Children get their cues on how to react to a situation from the adults around them—especially the adults they rely on.
And since the COVID-19 situation is a difficult one for all of us, now is an especially important time to be mindful of the kind of cues we’re giving.
Your child may be worried about their own health or that of older people they love, upset by disruptions to their normal routine and confused by the uncertainty of what will happen next.
“Children are much more able to pick up on the feelings and worries of adults than we sometimes give them credit for, which means the first step to handling a child’s anxiety is to manage our own,” says Robert L. Trestman, Ph.D., M.D., chair of Carilion Clinic Psychiatry and Behavioral Medicine. “From there, we can act as a role model for preparedness, healthy coping skills and compassion for others—all lessons that can last children a lifetime.”
Talking to Your Child About COVID-19
Sometimes our instinct as a parent is to shelter our child from scary news. But the fact is that your child is almost certainly learning about COVID-19 from someone—and if it isn’t you, it could be a misinformed peer or a sensationalized media source.
Have honest but age-appropriate conversations about the illness with your child. The details you share will depend on their level of maturity, but you can remind your child that:
- Anyone can have COVID-19—and just because someone is a certain ethnicity, doesn’t mean they have it
- Most people who catch COVID-19 will get better without special medical care
- Doctors think that most kids who catch it will not get very sick at all
- Getting sick does not necessarily mean having COVID-19
Reassure your child that you have a plan to take care of them if they get sick—just like always.
"Remind your child they won’t need to worry about being cared for if you get sick—and let them know which familiar people they will be able to rely on if that happens,” says Dr. Trestman.
Check in with your child on a regular basis, asking open-ended questions about how they are feeling or what they are thinking about COVID-19. Make sure they know you are available to talk again at any time if they have more questions or feel worried.
Maintaining a Sense of Safety
Encourage—and model—healthy, self-supporting behaviors for your child. That includes eating well, physical activity, getting enough sleep and taking mental breaks. Now could also be a good time to practice stress-managing tools, like yoga, meditation or breathing exercises, as a family.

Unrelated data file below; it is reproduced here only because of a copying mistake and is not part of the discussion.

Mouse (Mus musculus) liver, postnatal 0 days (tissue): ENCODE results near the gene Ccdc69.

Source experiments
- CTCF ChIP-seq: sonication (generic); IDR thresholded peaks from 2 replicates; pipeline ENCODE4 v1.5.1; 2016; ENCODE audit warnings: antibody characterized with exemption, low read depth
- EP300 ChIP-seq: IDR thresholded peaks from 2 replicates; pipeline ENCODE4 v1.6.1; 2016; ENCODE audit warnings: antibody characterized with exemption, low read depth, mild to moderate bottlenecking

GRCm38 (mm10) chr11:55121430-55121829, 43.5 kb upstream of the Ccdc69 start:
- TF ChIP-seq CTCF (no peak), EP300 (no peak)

Limit your family’s exposure to news coverage of COVID-19. That includes social media, too. Constantly hearing or reading about the illness and its social effects can easily raise anxiety levels. Young children may also overhear things they don’t fully understand, and that can cause them to imagine the worst.
Help your child feel more in control. While you don’t want to encourage obsessive behaviors, letting your child know that they can take steps against COVID-19 may make them feel less helpless. Show your child how to correctly wash their hands and use hand sanitizer and how to correctly wear a mask. Remind them to cover their coughs and sneezes and then throw away used tissues. Children of all ages may feel good about helping to clean and disinfect surfaces in your home.
Watching out for Symptoms of Anxiety
Not all children will express anxiety in the same way, but signs that your child may be struggling with the COVID-19 situation include:
- Increased worry or sadness
- Excessive irritability
- Difficulty concentrating
- Changes in eating or sleeping habits
- Unexplained headaches or body aches
- In younger children, regressive behaviors such as bedwetting
- In preteens and teens, “acting out” behaviors such as fighting with others
- In preteens and teens, new or increased use of alcohol, nicotine or drugs
"Some level of anxious feelings is a normal response to a stressful, unusual situation," says Dr. Trestman. "But if you notice major behavioral changes in your child, or if anxiety is interfering with their daily activities, do not hesitate to share your concerns with a mental health professional or your child’s health care provider."
This article was reviewed March 19, 2020 by Robert L. Trestman, Ph.D., M.D., chair of Carilion Clinic Psychiatry and Behavioral Medicine.
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